• Oct. 13 — Donald Michael Roach, 45, of Yantis was sentenced to 25 years in prison without parole after being found guilty of continuous sexual abuse of a child under 14.
  • Oct. 22 — An estimated 7,000 people came through Buford Park for the 47th Annual World Championship Hopkins County Stew Contest.
  • Oct. 22 — Maddie Peavler, a junior at Yantis High School, was named Hopkins County Fall Festival Cover Girl. Cami Froneberger was named First Runner-Up and Miss Congeniality.
  • Oct. 24 — Early voting for the General Election started heavy and kept up a brisk pace. In the first three hours of early voting, 332 votes were cast.
  • Oct. 28 — Corine Snow, at 111 years of age, received the Yellow Rose of Texas Award for being the oldest living woman in Texas. She was recognized as being the 46th oldest person in the world and seventh oldest in the United States.
  • Oct. 29 — Two brothers were flown to area trauma centers after being stabbed at a Church Street apartment. The person who reportedly did the stabbing turned himself in at the Hopkins County Law Enforcement Center.
  • Oct. 30 — Two men, 19 and 20, were flown to a Tyler hospital after one was allegedly stabbed and the other struck in the head during a disturbance on Van Sickle Street, marking the second stabbing disturbance resulting in two victims being hospitalized in two days in Sulphur Springs.
  • Nov. 2 — A man, described as a 50-year-old, heavyset male, robbed the Alliance Bank Southtown Branch, making off with an undisclosed amount of money. The man fled toward Mockingbird Lane, got in a white vehicle and headed toward Interstate 30. No one was injured in the robbery.
  • Nov. 3 — Early voting wrapped up for the General Election and a record 8,117 votes had been cast in Hopkins County.
  • Nov. 5 — Renovation of Gerald Prim Stadium began the day after the SSHS Wildcats finished off the regular season in football with a 35-21 victory over Hallsville. The renovations will include a new playing surface, bleachers, concession stand, restrooms and press box.
  • Nov. 8 — Hopkins County voters helped elect Donald Trump as president, re-elected Republican incumbent Wade Bartley as Precinct 3 county commissioner, and handily voted down the Paris Junior College proposal to include the county in its taxing district. There was about a 65 percent turnout rate for the county, as 13,974 citizens cast ballots out of 21,193 registered voters.
  • Nov. 11 — Dr. Ray Keck was approved as the new permanent president of 
  • Nov. 19 — SSISD trustees approved an expenditure of $462,800 to purchase iPads for students at the Early Childhood Learning Center and all three primary campuses.
  • Nov. 19 — Six-year-old Karter McHam
  • Nov. 29 — Shelly Huff of Sulphur Springs was the recipient of a kidney transplant in Tyler on Thanksgiving Day.
  • Dec. 5 — Corine Snow, just a month after being recognized with a Yellow Star of Texas for being the oldest woman in the state, died at her home in Sulphur Springs at 112 years of age.
  • Dec. 6 — The SSISD Education Foundation doled out $20,000 in grants to teachers who proposed innovative ideas to teach students.
  • Dec. 7 — Best-selling author Colleen Hoover continues to pull in awards as her book “It Ends with Us” was named the winner of the Best Romance novel by Goodreads Readers Choice Awards. 
  • Dec. 13 — The Sulphur Springs Independent School District settled for $2.45 million with the JT Turner company for moisture issues at SS Middle School that were experienced in 2013, shortly after the new facility was built.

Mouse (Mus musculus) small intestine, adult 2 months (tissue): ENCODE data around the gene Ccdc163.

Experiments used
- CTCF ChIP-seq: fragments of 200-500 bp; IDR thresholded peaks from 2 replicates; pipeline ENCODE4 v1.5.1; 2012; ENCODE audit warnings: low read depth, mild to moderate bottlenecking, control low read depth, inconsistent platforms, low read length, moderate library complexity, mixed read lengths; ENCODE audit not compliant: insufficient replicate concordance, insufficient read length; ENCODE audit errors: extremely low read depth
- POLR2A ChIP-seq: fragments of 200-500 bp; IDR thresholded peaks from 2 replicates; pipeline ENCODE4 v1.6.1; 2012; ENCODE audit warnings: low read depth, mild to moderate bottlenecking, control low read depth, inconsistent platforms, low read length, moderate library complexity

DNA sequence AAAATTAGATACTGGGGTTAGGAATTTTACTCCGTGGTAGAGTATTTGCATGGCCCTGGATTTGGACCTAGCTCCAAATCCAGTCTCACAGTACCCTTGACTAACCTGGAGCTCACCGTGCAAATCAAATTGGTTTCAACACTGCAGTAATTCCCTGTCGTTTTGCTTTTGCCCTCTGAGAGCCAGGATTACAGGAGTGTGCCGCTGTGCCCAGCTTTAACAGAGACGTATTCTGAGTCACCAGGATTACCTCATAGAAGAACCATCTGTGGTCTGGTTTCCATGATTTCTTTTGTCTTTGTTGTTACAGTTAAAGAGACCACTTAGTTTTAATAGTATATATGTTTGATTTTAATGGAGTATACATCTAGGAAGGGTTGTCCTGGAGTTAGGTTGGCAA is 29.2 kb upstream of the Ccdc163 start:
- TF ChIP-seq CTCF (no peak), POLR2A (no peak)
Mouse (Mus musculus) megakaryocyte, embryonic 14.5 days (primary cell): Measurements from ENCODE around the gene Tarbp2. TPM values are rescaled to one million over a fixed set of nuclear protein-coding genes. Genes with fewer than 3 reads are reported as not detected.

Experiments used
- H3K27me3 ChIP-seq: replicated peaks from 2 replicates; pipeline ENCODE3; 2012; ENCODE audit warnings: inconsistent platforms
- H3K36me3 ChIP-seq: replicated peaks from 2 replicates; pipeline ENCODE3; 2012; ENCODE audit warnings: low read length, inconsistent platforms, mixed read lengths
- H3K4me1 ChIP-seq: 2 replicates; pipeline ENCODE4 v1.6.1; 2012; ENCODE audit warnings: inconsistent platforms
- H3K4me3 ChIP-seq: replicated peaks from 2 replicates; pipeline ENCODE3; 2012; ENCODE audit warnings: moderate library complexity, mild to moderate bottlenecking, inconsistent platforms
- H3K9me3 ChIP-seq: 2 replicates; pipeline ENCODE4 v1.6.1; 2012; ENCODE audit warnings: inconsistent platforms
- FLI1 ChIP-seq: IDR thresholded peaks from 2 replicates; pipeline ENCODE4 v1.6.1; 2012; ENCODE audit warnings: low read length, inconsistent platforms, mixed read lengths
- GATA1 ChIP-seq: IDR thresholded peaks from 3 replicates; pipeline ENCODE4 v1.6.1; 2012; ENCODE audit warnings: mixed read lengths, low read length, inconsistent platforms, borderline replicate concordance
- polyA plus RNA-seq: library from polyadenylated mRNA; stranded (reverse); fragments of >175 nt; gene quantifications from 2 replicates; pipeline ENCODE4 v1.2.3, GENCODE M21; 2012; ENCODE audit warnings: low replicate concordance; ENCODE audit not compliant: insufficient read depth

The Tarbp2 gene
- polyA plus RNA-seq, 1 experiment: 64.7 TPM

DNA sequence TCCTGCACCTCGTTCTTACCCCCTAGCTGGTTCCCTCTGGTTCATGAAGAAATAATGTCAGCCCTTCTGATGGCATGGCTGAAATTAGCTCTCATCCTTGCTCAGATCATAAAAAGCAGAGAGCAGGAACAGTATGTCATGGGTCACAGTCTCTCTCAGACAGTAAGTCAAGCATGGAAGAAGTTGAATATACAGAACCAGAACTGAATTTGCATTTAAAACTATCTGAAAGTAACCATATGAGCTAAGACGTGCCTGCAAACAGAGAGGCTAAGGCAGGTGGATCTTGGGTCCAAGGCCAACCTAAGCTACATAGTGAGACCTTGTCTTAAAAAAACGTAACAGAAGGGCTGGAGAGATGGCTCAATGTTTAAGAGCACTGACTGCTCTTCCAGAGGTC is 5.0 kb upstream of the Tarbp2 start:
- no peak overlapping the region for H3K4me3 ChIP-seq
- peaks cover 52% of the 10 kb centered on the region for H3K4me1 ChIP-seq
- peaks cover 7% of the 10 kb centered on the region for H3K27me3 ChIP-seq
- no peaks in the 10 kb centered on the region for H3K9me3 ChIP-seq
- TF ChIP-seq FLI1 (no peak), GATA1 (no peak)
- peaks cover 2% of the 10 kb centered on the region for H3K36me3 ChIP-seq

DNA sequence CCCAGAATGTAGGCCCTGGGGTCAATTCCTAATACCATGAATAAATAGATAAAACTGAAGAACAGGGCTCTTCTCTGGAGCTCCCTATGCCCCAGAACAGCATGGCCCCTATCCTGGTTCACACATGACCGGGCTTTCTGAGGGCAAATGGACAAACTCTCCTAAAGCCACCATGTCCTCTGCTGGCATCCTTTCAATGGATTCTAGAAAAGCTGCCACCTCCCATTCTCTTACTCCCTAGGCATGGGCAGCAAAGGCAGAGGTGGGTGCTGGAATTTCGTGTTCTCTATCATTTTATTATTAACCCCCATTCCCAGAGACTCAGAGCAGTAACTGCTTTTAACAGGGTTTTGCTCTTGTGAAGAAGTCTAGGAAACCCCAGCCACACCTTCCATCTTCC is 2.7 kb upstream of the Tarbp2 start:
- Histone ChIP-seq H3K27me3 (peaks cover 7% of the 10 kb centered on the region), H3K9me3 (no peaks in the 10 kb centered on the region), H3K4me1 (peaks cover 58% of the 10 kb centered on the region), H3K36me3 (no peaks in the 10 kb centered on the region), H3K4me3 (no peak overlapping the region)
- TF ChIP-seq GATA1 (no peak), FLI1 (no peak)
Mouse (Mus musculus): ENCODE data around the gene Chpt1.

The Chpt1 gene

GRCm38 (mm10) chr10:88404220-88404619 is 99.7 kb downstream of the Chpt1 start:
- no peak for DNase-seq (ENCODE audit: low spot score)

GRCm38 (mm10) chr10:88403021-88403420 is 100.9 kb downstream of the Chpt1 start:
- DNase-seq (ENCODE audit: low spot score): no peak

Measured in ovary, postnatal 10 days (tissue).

• Dec. 29 — The City of Sulphur Springs announced it will issue refunds of $195,000 to 618 people for overcharges for building permits going back four years. 

City Council makes short work of agenda, tables 3 items

By KERRY CRAIG News-Telegram Staff Writer This e-mail address is being protected from spambots. You need JavaScript enabled to view it

Sulphur Springs City Council members approved seven of 10 action items on the agenda during Tuesday evening's meeting and tabled three items for further consideration. A motion to close a part of Texas Street, between West Shannon Road and League Street [Arbala Road] was tabled and will be on the agenda for the next meeting. Closing that part of Texas Street on the south side of Interstate 30 would relieve traffic in the area of Hopkins County Fire Department and Hopkins County EMS southside station. City Manager Marc Maxwell said that traffic on League Street often exits onto Texas Street for a more direct access to West Shannon Road, often at higher speeds, which creates the potential for accidents with fire trucks or ambulances responding to a call. The other agenda item not receiving approval was the awarding of contracts for the purchase of two backhoes. Maxwell said the council rejected all bids, and the city will again seek bids for the two pieces of equipment. Also, the council took no action to make an appointment to the city's Planning and Zoning Commission during Tuesday night's meeting. Naming a new member to the commission will be on February’s meeting agenda. The council approved on second and final readings an ordinance that rezones property at Sulphur Springs Airport; an ordinance approving the franchise agreement between Oncor and the city; an ordinance approving an intent for Oncor to move utilities underground on Tomlinson Street; and ordinances authorizing the execution of warranty deeds to Bernard B. Beers and to Clay Price. A resolution authorizing the submission of a Texas Community Development Block Grant application to the Texas Department of Agriculture was approved. In his report to the council, Maxwell said Bill Bradford Road between Carter Street and Como Street has been closed again to allow the reconstruction of Bill Bradford Road to continue. The city is anticipating completion of the project in late February or early March. Work on Locust Street is also making progress with about 50 percent of the work complete on replacing water lines between Bellview Street and the Kansas City Southern Railroad tracks. Atmos Energy is also replacing gas lines. The next step will be to bore under the railroad for the water and sewer lines. Maxwell said, a contractor has been hired and that work should be completed this week.